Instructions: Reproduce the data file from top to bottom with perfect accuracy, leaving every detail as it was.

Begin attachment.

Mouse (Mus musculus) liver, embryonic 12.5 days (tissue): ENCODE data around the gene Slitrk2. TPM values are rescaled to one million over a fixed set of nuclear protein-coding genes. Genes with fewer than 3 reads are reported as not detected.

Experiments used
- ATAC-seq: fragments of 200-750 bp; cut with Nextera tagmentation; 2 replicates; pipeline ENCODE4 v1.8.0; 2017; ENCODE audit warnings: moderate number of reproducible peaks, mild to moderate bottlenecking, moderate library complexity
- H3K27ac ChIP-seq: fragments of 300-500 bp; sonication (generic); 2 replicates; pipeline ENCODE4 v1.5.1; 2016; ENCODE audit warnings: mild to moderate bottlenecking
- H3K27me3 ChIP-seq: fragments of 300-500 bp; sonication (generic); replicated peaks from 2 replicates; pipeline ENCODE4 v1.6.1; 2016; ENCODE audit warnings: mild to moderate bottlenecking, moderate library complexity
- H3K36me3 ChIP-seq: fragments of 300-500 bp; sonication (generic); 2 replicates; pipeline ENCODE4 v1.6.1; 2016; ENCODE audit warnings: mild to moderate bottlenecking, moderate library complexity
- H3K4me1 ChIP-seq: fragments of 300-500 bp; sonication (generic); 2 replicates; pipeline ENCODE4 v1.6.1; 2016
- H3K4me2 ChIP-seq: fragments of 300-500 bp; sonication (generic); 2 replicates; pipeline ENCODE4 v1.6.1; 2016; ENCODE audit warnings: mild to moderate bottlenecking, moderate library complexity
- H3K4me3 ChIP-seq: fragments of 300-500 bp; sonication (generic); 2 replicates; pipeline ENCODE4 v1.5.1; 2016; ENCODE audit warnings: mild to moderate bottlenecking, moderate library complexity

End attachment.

Mouse (Mus musculus) liver, embryonic 12.5 days (tissue): ENCODE data around the gene Slitrk2. TPM values are rescaled to one million over a fixed set of nuclear protein-coding genes. Genes with fewer than 3 reads are reported as not detected.

Experiments used
- ATAC-seq: fragments of 200-750 bp; cut with Nextera tagmentation; 2 replicates; pipeline ENCODE4 v1.8.0; 2017; ENCODE audit warnings: moderate number of reproducible peaks, mild to moderate bottlenecking, moderate library complexity
- H3K27ac ChIP-seq: fragments of 300-500 bp; sonication (generic); 2 replicates; pipeline ENCODE4 v1.5.1; 2016; ENCODE audit warnings: mild to moderate bottlenecking
- H3K27me3 ChIP-seq: fragments of 300-500 bp; sonication (generic); replicated peaks from 2 replicates; pipeline ENCODE4 v1.6.1; 2016; ENCODE audit warnings: mild to moderate bottlenecking, moderate library complexity
- H3K36me3 ChIP-seq: fragments of 300-500 bp; sonication (generic); 2 replicates; pipeline ENCODE4 v1.6.1; 2016; ENCODE audit warnings: mild to moderate bottlenecking, moderate library complexity
- H3K4me1 ChIP-seq: fragments of 300-500 bp; sonication (generic); 2 replicates; pipeline ENCODE4 v1.6.1; 2016
- H3K4me2 ChIP-seq: fragments of 300-500 bp; sonication (generic); 2 replicates; pipeline ENCODE4 v1.6.1; 2016; ENCODE audit warnings: mild to moderate bottlenecking, moderate library complexity
- H3K4me3 ChIP-seq: fragments of 300-500 bp; sonication (generic); 2 replicates; pipeline ENCODE4 v1.5.1; 2016; ENCODE audit warnings: mild to moderate bottlenecking, moderate library complexity